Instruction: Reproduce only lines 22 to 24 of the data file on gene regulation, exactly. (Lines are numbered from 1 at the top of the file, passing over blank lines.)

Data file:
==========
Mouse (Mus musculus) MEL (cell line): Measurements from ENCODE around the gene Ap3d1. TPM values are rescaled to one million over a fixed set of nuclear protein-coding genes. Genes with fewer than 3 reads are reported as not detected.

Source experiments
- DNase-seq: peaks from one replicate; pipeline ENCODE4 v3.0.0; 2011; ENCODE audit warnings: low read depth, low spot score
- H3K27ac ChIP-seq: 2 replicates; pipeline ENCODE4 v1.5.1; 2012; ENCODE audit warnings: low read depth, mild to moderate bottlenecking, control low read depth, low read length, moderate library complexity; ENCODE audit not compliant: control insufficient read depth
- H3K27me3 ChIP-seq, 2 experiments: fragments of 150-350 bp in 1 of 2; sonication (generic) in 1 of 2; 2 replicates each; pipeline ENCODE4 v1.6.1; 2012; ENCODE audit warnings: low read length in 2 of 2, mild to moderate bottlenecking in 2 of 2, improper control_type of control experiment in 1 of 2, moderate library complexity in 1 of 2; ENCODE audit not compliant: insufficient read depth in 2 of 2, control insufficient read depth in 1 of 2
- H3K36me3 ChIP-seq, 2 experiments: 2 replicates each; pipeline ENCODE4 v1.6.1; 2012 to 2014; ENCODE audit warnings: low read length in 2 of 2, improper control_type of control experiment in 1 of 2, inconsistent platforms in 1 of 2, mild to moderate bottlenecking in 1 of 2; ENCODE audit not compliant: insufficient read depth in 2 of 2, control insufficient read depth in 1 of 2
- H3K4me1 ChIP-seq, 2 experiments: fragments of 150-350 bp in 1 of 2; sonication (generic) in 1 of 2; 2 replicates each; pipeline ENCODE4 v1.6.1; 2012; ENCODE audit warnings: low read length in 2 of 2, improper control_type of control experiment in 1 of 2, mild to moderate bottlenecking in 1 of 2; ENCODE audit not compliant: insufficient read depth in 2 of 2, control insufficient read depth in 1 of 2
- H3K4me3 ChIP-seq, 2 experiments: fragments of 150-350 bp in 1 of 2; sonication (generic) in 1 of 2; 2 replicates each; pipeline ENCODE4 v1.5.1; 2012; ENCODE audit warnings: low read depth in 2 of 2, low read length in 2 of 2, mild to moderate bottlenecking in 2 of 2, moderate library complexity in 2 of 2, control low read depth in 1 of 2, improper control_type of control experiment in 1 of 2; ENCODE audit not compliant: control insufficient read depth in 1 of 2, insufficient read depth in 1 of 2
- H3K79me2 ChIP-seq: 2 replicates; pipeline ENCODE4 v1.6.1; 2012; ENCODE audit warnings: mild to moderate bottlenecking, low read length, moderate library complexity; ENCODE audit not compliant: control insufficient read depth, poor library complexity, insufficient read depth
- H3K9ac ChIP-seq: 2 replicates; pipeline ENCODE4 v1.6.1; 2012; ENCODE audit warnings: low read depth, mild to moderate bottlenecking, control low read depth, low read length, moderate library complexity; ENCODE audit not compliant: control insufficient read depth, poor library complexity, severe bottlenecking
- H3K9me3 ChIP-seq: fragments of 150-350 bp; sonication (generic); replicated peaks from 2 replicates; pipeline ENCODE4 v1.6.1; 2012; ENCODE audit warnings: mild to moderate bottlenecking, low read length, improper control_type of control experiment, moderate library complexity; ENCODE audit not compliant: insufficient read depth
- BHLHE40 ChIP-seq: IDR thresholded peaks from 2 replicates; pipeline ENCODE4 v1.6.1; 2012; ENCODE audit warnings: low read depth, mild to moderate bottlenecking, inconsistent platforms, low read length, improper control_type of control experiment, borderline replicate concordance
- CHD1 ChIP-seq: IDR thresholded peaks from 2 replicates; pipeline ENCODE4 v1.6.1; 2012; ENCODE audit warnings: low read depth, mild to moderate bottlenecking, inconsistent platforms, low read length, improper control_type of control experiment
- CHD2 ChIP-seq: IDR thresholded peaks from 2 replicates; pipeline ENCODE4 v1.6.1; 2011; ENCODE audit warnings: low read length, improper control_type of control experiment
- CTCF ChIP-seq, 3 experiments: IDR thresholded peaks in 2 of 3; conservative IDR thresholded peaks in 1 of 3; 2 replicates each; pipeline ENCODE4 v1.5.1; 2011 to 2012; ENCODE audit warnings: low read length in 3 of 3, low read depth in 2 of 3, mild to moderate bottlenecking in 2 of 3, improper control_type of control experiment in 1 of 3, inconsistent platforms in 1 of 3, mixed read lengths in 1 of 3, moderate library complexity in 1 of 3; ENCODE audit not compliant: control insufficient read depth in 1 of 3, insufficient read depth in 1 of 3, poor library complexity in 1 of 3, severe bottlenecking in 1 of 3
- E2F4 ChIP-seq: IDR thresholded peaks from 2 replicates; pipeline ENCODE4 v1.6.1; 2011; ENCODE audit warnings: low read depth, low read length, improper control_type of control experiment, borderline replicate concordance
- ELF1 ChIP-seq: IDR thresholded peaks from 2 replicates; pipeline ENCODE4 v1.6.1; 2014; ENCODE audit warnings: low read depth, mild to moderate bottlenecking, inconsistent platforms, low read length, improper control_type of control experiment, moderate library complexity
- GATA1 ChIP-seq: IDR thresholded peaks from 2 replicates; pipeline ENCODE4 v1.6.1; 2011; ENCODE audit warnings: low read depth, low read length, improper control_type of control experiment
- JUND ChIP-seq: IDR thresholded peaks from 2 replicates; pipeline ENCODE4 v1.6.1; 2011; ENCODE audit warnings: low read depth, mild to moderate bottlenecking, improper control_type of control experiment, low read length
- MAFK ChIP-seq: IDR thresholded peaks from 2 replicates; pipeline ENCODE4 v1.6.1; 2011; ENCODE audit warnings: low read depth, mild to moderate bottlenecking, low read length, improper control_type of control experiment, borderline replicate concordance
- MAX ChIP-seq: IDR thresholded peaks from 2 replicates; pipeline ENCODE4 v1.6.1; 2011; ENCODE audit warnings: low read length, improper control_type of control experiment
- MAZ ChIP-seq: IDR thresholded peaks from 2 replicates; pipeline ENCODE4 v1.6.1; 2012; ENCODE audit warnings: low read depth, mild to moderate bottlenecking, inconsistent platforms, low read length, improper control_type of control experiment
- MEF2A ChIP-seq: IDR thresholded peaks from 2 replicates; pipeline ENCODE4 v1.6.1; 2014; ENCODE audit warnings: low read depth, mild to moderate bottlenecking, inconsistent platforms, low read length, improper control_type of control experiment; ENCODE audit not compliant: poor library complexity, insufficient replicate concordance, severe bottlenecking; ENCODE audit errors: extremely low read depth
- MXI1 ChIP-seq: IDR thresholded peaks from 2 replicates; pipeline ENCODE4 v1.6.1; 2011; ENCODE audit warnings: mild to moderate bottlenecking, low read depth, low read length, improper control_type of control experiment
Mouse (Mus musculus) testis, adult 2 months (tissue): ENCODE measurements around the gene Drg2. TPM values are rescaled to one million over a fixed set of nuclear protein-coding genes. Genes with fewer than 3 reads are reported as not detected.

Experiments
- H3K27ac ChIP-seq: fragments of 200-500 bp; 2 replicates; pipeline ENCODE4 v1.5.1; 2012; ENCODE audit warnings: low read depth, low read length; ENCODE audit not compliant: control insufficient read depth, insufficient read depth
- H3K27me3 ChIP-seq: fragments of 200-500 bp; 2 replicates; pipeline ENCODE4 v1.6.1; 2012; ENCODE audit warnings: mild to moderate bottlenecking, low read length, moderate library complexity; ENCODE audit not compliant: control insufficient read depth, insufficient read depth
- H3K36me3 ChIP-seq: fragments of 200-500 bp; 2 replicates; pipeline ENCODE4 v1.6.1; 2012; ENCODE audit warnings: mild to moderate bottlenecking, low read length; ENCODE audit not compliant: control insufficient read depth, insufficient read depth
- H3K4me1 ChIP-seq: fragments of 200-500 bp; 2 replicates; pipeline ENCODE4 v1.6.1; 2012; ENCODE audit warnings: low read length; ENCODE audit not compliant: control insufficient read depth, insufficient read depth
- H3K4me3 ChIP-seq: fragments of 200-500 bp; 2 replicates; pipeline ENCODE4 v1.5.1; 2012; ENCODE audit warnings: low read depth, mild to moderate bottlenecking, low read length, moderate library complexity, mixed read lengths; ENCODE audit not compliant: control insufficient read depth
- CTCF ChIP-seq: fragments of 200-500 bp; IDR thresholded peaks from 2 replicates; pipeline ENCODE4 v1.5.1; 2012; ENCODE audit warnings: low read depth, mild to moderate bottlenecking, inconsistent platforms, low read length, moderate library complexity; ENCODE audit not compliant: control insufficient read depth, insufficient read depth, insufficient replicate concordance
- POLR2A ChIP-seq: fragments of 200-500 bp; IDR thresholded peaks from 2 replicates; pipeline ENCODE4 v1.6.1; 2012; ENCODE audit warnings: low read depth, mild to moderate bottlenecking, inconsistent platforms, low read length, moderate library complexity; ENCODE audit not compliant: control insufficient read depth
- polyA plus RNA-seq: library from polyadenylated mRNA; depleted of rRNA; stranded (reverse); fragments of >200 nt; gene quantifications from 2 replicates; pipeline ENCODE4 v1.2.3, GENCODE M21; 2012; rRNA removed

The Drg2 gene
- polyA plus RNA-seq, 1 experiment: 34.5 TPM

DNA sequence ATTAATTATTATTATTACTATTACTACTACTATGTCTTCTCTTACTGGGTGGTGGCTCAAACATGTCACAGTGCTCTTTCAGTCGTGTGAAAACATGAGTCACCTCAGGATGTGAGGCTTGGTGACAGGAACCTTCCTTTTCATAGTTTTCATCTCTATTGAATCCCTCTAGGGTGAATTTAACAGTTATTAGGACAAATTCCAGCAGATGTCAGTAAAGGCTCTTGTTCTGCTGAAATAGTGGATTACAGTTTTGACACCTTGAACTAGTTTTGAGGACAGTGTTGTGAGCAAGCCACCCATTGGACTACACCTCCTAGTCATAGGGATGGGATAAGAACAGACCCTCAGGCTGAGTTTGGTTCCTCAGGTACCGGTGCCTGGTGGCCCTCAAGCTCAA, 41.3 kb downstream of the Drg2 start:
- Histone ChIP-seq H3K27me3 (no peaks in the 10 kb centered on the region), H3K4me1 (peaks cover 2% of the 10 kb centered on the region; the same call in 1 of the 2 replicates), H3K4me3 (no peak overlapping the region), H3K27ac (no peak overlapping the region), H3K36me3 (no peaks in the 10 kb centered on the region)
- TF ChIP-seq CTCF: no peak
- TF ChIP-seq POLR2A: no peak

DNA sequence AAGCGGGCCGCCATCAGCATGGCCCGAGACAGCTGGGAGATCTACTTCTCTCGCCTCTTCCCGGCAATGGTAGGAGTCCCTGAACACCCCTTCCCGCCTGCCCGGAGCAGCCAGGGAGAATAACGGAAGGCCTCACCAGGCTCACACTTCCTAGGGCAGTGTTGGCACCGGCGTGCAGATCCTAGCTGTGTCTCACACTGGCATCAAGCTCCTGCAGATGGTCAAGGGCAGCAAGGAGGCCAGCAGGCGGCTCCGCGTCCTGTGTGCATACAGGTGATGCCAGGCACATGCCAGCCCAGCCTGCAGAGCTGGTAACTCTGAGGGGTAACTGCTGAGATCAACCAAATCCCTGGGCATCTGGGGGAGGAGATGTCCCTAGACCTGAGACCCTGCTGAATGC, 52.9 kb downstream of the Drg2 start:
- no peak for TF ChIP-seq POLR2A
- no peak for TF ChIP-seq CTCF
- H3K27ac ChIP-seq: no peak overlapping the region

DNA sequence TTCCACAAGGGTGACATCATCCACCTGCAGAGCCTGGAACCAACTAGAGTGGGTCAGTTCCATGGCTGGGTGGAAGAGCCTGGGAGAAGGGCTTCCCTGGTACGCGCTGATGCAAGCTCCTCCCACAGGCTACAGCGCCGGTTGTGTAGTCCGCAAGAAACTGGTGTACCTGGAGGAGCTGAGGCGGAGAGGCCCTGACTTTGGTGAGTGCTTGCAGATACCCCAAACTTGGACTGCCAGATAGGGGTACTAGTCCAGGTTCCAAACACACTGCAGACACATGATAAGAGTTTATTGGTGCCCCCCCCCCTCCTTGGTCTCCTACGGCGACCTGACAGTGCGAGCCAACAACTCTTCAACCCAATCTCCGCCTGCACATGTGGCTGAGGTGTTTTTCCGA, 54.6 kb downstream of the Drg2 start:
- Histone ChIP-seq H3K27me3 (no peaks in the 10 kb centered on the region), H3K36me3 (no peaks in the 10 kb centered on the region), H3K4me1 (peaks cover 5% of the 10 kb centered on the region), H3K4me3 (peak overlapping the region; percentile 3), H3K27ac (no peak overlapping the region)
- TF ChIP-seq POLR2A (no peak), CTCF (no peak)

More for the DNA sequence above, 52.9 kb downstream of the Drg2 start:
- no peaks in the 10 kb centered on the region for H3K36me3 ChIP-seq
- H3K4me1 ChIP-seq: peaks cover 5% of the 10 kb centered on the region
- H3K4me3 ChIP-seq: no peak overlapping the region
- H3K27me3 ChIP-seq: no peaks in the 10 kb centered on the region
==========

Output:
- MAZ ChIP-seq: IDR thresholded peaks from 2 replicates; pipeline ENCODE4 v1.6.1; 2012; ENCODE audit warnings: low read depth, mild to moderate bottlenecking, inconsistent platforms, low read length, improper control_type of control experiment
- MEF2A ChIP-seq: IDR thresholded peaks from 2 replicates; pipeline ENCODE4 v1.6.1; 2014; ENCODE audit warnings: low read depth, mild to moderate bottlenecking, inconsistent platforms, low read length, improper control_type of control experiment; ENCODE audit not compliant: poor library complexity, insufficient replicate concordance, severe bottlenecking; ENCODE audit errors: extremely low read depth
- MXI1 ChIP-seq: IDR thresholded peaks from 2 replicates; pipeline ENCODE4 v1.6.1; 2011; ENCODE audit warnings: mild to moderate bottlenecking, low read depth, low read length, improper control_type of control experiment